Many parenting books promise fast results for raising children who always obey, toddlers who never talk back, and teens who keep the faith. The marketers of such books get that we consumers will buy almost anything if it promises speedy outcomes and comes in a tidy list of dos and don'ts.

In their new book, Give Them Grace: Dazzling Your Kids with the Love of Jesus (Crossway), mother-daughter writing team Elyse Fitzpatrick and Jessica Thompson write to challenge the assumption that if we raise "nice" kids, our parenting task is complete (17). They believe God has something far greater for parents than raising the most moral kids on the block. Writing from the experience of a mother whose children are grown (Elyse) and a mother currently parenting young children (Jessica), they offer a reflective look back at what should have been, and a helpful look forward at what parenting can be, by God's grace.

Give Them Grace is divided into two sections: foundations of grace and evidences of grace. In the first, Fitzpatrick and Thompson present the gospel story and its implications for parenting. They assert that we often spend our time parenting by rules alone rather than reciting the story of redemption, which provides our children a way to follow the rules. They emphasize that salvation is all of God, which is a parent's only foundation as they raise children:

Raising good kids is utterly impossible unless they are drawn by the Holy Spirit to put their faith in the goodness of another. You cannot raise good kids, because you are not a good parent. There is only one good Parent, and he had one good Son. Together, this Father and Son accomplished everything that needed to be done to rescue us and our children from certain destruction (50).

While our primary goal shouldn't be raising obedient children, teaching obedience is still a large part of parenting. The authors list four types of obedience (initial, social, civic, religious) and show how to differentiate this obedience from true Christian righteousness (30-32). By weaving in examples of how to respond to children when they disobey, they teach parents the importance of pointing children to Jesus, the only Son who obeyed perfectly. They call this "gracious parenting."

The second section, evidences of grace, explores the nuts and bolts of applying grace to parenting. While the authors steer clear of a simple cause-effect parenting strategy, they provide tools for parents in light of the grace-filled framework already established. They provide a chart for parents to use as they think through parenting "of the Lord" (taken from Ephesians 6:4). The chart has five distinct categories: management, nurturing, training, correction, and promises (89-92). Each category includes an example for the believing and the unbelieving child.

For further study, the book includes an in-depth look at this chart in Appendix 2. This section includes a chapter of everyday examples parents encounter, ranging from children with unbelieving friends to a daughter who wants to dress up in princess attire. They provide grace-filled responses for parents coupled with thought-provoking questions intended to help parents grasp this grace for themselves.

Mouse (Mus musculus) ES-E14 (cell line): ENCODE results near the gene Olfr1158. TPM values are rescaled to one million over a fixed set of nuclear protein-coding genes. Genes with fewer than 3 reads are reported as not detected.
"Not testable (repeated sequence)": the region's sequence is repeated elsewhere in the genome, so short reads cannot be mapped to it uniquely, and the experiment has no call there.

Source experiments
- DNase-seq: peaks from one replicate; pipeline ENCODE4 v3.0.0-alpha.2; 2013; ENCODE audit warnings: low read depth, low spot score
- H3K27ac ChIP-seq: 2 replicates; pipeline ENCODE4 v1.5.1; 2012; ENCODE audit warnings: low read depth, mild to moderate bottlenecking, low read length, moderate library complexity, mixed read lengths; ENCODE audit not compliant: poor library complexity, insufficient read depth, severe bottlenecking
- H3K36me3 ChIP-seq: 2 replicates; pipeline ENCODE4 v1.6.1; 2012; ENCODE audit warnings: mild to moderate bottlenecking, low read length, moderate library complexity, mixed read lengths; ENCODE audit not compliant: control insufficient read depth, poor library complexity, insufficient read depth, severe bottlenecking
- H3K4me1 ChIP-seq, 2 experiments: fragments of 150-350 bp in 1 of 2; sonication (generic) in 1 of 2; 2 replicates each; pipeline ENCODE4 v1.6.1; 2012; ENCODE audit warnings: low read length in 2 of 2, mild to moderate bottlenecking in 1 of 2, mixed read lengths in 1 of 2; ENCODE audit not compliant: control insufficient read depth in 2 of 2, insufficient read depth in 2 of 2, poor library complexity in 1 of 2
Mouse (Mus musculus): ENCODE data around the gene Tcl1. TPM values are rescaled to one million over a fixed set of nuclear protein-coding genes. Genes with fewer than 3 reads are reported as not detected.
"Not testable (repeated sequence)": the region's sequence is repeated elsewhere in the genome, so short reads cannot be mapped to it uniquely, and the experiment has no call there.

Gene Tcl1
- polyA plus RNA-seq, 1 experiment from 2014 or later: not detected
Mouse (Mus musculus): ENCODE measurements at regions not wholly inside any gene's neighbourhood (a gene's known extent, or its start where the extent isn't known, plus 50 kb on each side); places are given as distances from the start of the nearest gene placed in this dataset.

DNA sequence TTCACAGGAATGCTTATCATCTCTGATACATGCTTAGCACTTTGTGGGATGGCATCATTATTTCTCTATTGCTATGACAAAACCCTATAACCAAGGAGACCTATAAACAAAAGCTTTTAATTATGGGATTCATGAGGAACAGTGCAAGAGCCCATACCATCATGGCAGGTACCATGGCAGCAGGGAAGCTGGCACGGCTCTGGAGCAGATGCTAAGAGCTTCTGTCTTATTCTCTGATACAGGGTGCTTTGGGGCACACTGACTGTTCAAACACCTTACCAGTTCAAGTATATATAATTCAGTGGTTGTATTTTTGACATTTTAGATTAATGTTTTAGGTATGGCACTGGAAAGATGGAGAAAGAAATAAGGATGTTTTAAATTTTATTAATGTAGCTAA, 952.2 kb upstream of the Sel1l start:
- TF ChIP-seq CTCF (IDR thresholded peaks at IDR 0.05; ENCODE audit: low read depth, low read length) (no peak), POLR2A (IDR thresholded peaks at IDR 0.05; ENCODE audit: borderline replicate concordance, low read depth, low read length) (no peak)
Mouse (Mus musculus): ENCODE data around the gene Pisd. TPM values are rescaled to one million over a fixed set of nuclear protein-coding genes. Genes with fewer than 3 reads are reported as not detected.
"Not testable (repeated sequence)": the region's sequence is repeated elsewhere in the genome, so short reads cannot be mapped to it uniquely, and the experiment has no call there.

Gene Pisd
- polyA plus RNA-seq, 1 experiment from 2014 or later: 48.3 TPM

We all know the kid in our church or family who is the meticulous rule follower. He is always obedient, always respectful, and often pleading with siblings and peers to do the right thing. We also know the kid who throws fits, says "no" for every command, and doesn't like talking to adults, or anyone for that matter. As much as we believe in grace and the sinfulness of all people, including children, the truth is that we actually like the first child better. He fits the model of goodness. He is easier to manage.

Fitzpatrick and Thompson shatter the notion that the best Christian child is the one who follows all the rules, the one who displays external righteousness. Instead, they write, we need to teach our children that any righteousness they possess is a precious gift from God, not of their merit. This approach will not only serve a parent of the seemingly compliant child. It will also help the parent whose child falls into the category of a sinner in more obvious need of mercy. Both are on an equal playing field (75).

The task of Christian parenting is not an easy one. It's certainly harder than following a list of tips. Fitzpatrick and Thompson, while careful to not take an overly pragmatic approach, provide a steady stream of hope and simplicity for the weary parent. Each chapter includes questions for reflection, intended to aid the reader in applying the gospel to their own parenting and their life. They are a breath of fresh air that is often polluted by legalistic and list-based approaches masquerading as Christianity.

Parental love and training give children a glimpse of what God is like. Heavy-handed law will not help them drink of the flowing fountain of grace that comes down from our heavenly Father. Neither will a cheap grace that skirts all rules or sense of authority. It won't help us as parents either. The truth is we all are in need of being dazzled by the matchless grace of Christ, and that is what this book sets out to do for both parent and child.

Courtney Reissig is a pastor's wife and freelance writer/blogger. She has written for the Gospel Coalition's book review site, the Southern Baptist Theological Seminary, and the Council on Biblical Manhood and Womanhood. She blogs regularly at In View of God's Mercy.